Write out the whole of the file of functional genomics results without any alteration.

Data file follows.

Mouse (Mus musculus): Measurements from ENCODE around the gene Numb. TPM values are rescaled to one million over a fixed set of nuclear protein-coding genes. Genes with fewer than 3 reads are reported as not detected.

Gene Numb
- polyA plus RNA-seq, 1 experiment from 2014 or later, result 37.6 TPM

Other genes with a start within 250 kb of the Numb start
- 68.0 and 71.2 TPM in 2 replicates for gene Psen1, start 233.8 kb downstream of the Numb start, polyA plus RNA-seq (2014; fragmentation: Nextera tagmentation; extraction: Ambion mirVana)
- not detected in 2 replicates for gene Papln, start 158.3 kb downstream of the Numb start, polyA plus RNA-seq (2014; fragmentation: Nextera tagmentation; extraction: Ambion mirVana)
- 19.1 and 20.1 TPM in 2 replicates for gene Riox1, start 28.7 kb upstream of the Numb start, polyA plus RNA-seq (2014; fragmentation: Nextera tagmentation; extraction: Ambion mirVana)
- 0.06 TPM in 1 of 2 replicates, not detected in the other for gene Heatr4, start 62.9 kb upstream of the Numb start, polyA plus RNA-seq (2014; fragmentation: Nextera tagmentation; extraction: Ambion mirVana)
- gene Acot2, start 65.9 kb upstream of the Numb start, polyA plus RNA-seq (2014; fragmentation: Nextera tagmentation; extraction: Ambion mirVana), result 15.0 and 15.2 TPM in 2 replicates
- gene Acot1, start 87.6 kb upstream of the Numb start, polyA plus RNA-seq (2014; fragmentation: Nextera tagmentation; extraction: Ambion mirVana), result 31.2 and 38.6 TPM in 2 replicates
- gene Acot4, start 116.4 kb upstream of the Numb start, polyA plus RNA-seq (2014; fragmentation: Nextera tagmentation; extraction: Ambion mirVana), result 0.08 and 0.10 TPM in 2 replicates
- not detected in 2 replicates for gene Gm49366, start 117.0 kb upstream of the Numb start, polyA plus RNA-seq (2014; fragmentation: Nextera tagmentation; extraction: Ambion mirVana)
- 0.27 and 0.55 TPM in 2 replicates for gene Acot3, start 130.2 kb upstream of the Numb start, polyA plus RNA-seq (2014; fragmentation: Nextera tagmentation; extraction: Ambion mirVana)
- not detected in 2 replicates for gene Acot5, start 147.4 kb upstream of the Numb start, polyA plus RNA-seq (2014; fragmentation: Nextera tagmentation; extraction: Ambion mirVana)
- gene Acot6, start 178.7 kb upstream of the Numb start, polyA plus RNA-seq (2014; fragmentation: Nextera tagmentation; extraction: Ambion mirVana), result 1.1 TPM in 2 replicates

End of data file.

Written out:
Mouse (Mus musculus): Measurements from ENCODE around the gene Numb. TPM values are rescaled to one million over a fixed set of nuclear protein-coding genes. Genes with fewer than 3 reads are reported as not detected.

Gene Numb
- polyA plus RNA-seq, 1 experiment from 2014 or later, result 37.6 TPM

Other genes with a start within 250 kb of the Numb start
- 68.0 and 71.2 TPM in 2 replicates for gene Psen1, start 233.8 kb downstream of the Numb start, polyA plus RNA-seq (2014; fragmentation: Nextera tagmentation; extraction: Ambion mirVana)
- not detected in 2 replicates for gene Papln, start 158.3 kb downstream of the Numb start, polyA plus RNA-seq (2014; fragmentation: Nextera tagmentation; extraction: Ambion mirVana)
- 19.1 and 20.1 TPM in 2 replicates for gene Riox1, start 28.7 kb upstream of the Numb start, polyA plus RNA-seq (2014; fragmentation: Nextera tagmentation; extraction: Ambion mirVana)
- 0.06 TPM in 1 of 2 replicates, not detected in the other for gene Heatr4, start 62.9 kb upstream of the Numb start, polyA plus RNA-seq (2014; fragmentation: Nextera tagmentation; extraction: Ambion mirVana)
- gene Acot2, start 65.9 kb upstream of the Numb start, polyA plus RNA-seq (2014; fragmentation: Nextera tagmentation; extraction: Ambion mirVana), result 15.0 and 15.2 TPM in 2 replicates
- gene Acot1, start 87.6 kb upstream of the Numb start, polyA plus RNA-seq (2014; fragmentation: Nextera tagmentation; extraction: Ambion mirVana), result 31.2 and 38.6 TPM in 2 replicates
- gene Acot4, start 116.4 kb upstream of the Numb start, polyA plus RNA-seq (2014; fragmentation: Nextera tagmentation; extraction: Ambion mirVana), result 0.08 and 0.10 TPM in 2 replicates
- not detected in 2 replicates for gene Gm49366, start 117.0 kb upstream of the Numb start, polyA plus RNA-seq (2014; fragmentation: Nextera tagmentation; extraction: Ambion mirVana)
- 0.27 and 0.55 TPM in 2 replicates for gene Acot3, start 130.2 kb upstream of the Numb start, polyA plus RNA-seq (2014; fragmentation: Nextera tagmentation; extraction: Ambion mirVana)
- not detected in 2 replicates for gene Acot5, start 147.4 kb upstream of the Numb start, polyA plus RNA-seq (2014; fragmentation: Nextera tagmentation; extraction: Ambion mirVana)
- gene Acot6, start 178.7 kb upstream of the Numb start, polyA plus RNA-seq (2014; fragmentation: Nextera tagmentation; extraction: Ambion mirVana), result 1.1 TPM in 2 replicates